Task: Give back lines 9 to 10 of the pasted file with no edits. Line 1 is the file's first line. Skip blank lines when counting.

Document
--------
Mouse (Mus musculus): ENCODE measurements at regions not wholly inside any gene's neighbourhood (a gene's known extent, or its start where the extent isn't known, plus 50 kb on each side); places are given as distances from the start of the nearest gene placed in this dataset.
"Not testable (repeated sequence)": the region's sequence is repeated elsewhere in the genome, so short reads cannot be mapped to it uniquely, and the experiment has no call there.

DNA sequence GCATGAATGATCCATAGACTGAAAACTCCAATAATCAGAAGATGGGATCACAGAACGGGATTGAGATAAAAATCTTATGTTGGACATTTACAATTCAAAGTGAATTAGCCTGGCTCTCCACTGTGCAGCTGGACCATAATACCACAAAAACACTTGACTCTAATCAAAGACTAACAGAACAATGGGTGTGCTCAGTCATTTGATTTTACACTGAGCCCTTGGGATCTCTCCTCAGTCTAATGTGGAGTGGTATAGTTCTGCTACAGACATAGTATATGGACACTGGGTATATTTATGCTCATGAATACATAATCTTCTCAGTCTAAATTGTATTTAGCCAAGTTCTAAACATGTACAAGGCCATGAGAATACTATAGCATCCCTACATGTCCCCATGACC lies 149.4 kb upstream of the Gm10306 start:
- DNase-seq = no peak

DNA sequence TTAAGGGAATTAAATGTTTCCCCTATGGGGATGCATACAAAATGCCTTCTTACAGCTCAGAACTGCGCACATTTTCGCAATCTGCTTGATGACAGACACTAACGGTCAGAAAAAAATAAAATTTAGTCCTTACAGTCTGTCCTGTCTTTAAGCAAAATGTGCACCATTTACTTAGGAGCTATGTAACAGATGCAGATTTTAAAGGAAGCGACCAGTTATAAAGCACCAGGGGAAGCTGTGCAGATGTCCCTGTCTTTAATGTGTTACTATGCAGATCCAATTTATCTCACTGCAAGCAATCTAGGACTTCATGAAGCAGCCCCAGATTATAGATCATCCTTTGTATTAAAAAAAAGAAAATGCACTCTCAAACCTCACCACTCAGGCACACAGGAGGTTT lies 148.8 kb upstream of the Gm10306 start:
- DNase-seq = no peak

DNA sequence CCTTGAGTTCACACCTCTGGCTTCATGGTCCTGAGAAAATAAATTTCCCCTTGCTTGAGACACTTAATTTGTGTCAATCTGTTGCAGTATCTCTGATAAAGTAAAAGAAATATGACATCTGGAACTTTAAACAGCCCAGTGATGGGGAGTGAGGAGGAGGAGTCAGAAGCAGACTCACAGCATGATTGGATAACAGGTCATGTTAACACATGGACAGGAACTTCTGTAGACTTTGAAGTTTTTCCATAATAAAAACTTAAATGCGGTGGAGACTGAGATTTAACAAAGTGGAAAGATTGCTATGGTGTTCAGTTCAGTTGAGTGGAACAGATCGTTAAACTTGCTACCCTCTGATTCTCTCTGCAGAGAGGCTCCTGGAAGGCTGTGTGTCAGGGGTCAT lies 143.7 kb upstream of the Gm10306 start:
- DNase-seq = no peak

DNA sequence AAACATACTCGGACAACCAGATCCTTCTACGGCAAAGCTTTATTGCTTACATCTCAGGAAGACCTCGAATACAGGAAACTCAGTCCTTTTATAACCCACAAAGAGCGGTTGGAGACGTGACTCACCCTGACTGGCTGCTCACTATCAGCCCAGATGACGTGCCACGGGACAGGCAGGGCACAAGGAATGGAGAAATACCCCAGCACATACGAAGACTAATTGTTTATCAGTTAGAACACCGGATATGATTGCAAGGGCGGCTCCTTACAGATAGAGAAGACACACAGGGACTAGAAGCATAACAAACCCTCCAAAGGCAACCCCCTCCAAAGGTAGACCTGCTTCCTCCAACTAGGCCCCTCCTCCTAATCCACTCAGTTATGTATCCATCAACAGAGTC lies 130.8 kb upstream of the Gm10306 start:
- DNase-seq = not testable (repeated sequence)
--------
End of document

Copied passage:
DNA sequence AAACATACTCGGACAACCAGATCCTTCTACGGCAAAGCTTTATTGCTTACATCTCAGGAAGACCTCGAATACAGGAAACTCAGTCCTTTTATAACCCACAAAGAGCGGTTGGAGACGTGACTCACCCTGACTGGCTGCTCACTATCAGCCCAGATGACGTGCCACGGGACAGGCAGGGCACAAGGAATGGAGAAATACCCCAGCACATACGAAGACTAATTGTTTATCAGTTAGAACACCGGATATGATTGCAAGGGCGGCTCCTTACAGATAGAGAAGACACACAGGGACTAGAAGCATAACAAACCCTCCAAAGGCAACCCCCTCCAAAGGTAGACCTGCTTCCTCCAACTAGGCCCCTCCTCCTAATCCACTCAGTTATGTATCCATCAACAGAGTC lies 130.8 kb upstream of the Gm10306 start:
- DNase-seq = not testable (repeated sequence)